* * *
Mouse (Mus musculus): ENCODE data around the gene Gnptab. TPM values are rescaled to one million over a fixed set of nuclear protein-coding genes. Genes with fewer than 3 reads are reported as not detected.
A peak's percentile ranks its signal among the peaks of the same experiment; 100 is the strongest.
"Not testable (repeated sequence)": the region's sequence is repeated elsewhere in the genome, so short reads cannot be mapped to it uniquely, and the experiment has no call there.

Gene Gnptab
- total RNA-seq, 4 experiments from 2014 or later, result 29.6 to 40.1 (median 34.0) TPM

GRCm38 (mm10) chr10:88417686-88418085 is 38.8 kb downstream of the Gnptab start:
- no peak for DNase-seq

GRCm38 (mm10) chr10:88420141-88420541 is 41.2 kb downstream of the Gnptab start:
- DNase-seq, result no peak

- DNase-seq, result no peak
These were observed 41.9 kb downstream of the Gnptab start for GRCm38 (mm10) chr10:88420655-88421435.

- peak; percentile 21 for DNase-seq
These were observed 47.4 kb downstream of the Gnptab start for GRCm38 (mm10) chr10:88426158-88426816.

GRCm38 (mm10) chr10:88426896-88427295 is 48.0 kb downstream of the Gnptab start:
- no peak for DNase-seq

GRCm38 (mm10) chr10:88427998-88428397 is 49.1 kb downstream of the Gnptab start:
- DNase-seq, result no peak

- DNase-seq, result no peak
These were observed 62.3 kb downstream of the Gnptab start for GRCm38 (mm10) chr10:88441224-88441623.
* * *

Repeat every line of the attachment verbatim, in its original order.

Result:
Mouse (Mus musculus): ENCODE data around the gene Gnptab. TPM values are rescaled to one million over a fixed set of nuclear protein-coding genes. Genes with fewer than 3 reads are reported as not detected.
A peak's percentile ranks its signal among the peaks of the same experiment; 100 is the strongest.
"Not testable (repeated sequence)": the region's sequence is repeated elsewhere in the genome, so short reads cannot be mapped to it uniquely, and the experiment has no call there.

Gene Gnptab
- total RNA-seq, 4 experiments from 2014 or later, result 29.6 to 40.1 (median 34.0) TPM

GRCm38 (mm10) chr10:88417686-88418085 is 38.8 kb downstream of the Gnptab start:
- no peak for DNase-seq

GRCm38 (mm10) chr10:88420141-88420541 is 41.2 kb downstream of the Gnptab start:
- DNase-seq, result no peak

- DNase-seq, result no peak
These were observed 41.9 kb downstream of the Gnptab start for GRCm38 (mm10) chr10:88420655-88421435.

- peak; percentile 21 for DNase-seq
These were observed 47.4 kb downstream of the Gnptab start for GRCm38 (mm10) chr10:88426158-88426816.

GRCm38 (mm10) chr10:88426896-88427295 is 48.0 kb downstream of the Gnptab start:
- no peak for DNase-seq

GRCm38 (mm10) chr10:88427998-88428397 is 49.1 kb downstream of the Gnptab start:
- DNase-seq, result no peak

- DNase-seq, result no peak
These were observed 62.3 kb downstream of the Gnptab start for GRCm38 (mm10) chr10:88441224-88441623.